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President to meet Hamdallah over PM's resignation

June 21, 2013 2:39 P.M. (Updated: June 22, 2013 1:24 P.M.)
RAMALLAH (Ma'an) -- President Mahmoud Abbas will meet newly-appointed Prime Minister Rami Hamdallah on Friday to discuss his resignation, officials said.

Sources in Tulkarem, where Hamdallah lives, told Ma'an that the premier would meet Abbas at the president's office in Ramallah at 6 p.m.

High-level government officials said the presidency had made intensive efforts to persuade Hamdallah not to resign but that the attempts were unsuccessful.

Tayib Abdul-Rahim, Abbas' top aide, and intelligence chief Majid Faraj left Hamdallah's home in Anabta on Thursday evening after more than three hours of talks trying to convince him to reconsider.

A Ma’an reporter in Tulkarem said the meeting ended without either side making a statement.

If he insists on his resignation, the president, under law, must appoint a new premier.

Hamdallah left his office in Ramallah at noon Thursday in a private car after offering his resignation, knowledgeable sources told Ma'an.

They said the premier submitted his resignation to Abbas following a heated argument between his deputies Muhammad Mustafa and Ziad Abu Amr.

A new 25-member cabinet under Hamdallah's leadership was sworn in on June 6 and, notably, included the appointment of two deputy prime ministers, Ziad Abu Amr and Mohammed Mustafa.

Mustafa, who heads the Palestine Investment Fund and was handed the role of economic adviser, was initially tipped as a possible successor to Fayyad.

When the new government was sworn in, it was he who held the first news conference following its initial cabinet meeting on June 11, not Hamdallah, in a move that raised a few eyebrows.

Hamdallah, an independent considered close to Abbas's ruling Fatah faction who was head of Al-Najah University in Nablus and secretary general of the Central Election Commission, quickly pledged after his nomination to follow a similar path to Fayyad and said he would leave the government line-up largely unchanged.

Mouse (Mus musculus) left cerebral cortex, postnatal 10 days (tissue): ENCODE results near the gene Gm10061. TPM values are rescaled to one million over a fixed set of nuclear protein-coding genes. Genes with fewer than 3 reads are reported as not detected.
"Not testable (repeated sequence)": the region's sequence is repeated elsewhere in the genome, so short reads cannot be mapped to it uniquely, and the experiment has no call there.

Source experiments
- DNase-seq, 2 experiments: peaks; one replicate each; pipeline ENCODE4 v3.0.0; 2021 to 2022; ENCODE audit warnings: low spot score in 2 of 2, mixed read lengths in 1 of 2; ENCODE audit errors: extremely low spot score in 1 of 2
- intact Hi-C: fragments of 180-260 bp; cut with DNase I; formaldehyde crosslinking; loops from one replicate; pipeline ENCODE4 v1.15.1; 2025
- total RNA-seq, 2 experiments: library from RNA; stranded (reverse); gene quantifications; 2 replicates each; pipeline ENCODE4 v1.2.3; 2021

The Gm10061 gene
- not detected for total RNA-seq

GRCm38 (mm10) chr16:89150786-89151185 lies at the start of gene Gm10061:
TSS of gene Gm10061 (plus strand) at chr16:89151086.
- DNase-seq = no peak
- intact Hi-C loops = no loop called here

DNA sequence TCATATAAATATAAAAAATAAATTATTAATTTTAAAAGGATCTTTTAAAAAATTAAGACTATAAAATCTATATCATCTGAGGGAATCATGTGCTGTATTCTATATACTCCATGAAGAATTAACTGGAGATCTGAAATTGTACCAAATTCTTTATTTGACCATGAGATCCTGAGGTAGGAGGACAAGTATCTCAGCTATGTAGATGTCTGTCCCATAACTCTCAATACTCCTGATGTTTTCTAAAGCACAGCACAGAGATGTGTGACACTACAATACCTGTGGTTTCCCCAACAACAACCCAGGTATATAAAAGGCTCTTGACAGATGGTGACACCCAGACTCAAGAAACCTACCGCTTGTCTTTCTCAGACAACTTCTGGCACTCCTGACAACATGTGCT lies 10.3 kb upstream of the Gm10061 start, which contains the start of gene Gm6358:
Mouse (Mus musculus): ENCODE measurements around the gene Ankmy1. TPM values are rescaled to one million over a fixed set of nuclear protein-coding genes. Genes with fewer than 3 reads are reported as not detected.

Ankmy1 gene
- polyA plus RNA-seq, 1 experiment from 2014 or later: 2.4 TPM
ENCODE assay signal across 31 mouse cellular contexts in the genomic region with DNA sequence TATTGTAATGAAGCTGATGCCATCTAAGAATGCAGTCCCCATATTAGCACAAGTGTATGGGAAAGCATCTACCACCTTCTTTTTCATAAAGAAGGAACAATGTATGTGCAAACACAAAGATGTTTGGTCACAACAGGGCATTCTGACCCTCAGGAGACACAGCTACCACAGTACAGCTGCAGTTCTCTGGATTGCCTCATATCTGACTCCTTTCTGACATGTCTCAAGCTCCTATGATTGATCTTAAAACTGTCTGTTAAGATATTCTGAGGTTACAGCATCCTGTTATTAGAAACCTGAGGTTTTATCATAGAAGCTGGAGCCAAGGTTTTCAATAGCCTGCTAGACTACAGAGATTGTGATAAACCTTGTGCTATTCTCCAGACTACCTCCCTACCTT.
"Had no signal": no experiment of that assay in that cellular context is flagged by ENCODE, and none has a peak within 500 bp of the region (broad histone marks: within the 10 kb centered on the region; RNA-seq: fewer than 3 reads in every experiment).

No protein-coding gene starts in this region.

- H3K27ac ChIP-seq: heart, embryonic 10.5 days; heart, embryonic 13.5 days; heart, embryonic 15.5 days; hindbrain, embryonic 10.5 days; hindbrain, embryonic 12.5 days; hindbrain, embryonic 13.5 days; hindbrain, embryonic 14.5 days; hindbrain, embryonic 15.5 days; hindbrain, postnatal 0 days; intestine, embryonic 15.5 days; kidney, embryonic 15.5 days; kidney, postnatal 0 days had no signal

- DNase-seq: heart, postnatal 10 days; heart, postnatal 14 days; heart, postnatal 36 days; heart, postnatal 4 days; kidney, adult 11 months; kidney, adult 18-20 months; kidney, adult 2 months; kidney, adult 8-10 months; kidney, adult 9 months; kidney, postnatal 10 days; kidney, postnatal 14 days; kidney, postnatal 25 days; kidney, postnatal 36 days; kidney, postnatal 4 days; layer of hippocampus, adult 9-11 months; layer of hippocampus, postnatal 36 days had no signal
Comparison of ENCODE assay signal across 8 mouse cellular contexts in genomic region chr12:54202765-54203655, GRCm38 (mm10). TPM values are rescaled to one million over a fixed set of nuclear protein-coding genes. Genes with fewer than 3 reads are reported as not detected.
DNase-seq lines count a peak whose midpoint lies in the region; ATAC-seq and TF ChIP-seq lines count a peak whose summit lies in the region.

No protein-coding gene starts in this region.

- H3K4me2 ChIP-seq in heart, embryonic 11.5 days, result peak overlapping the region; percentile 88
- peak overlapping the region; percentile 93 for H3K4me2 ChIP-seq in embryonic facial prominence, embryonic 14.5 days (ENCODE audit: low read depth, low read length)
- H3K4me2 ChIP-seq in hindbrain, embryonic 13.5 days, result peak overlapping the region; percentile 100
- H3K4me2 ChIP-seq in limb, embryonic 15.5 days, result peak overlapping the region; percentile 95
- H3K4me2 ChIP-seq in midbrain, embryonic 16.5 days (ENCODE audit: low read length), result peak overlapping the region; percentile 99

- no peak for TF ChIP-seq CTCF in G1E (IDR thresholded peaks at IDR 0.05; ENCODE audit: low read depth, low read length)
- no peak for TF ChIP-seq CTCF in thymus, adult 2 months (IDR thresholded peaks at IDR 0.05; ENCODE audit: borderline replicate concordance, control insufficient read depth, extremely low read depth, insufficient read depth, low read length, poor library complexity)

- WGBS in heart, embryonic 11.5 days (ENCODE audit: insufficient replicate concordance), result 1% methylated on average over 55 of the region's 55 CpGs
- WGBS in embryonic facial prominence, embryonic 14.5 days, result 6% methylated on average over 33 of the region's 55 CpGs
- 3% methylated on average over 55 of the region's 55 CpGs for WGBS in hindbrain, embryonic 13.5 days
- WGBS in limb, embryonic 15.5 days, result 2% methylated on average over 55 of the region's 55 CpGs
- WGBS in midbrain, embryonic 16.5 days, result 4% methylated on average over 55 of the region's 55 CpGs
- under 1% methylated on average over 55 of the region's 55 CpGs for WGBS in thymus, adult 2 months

And he made clear he would quickly step aside in the summer after the planned formation of a government of national unity comprising Abbas's Fatah and its Islamist rival, Hamas.

Fayyad resigned in mid-April after months of difficult relations with Abbas which hit a crisis over the resignation of finance minister Nabil Qassis, which the premier accepted but the president did not.

That power struggle resulted in Fayyad stepping down but staying on as caretaker prime minister upon Abbas's request, with his term drawing to a close on June 2.

Fayyad was widely respected by the international community for building a sound institutional framework for the Palestinian Authority, and his resignation sparked concern over who would take up his mantle.

But Washington and Europe welcomed the appointment of Hamdallah, who on Wednesday had held his first meeting with EU foreign policy chief Catherine Ashton.

Congratulating him on his new position, Ashton pledged to continue European economic support and also support for the peace process.

"I am very much looking forward to working with you and, as I said, I wish you every success," she told him, in remarks communicated by a spokesman.

Fayyad's departure came at a difficult time for Washington, as US Secretary of State John Kerry seeks to revive peace talks after a nearly three-year hiatus.

During his last visit at the end of May, Kerry pledged to push through a $4-billion plan to develop the Palestinian economy.

He is to return to the region next week to continue pushing the two sides to find a way back to direct negotiations which broke down in September 2010, just weeks after they were relaunched.

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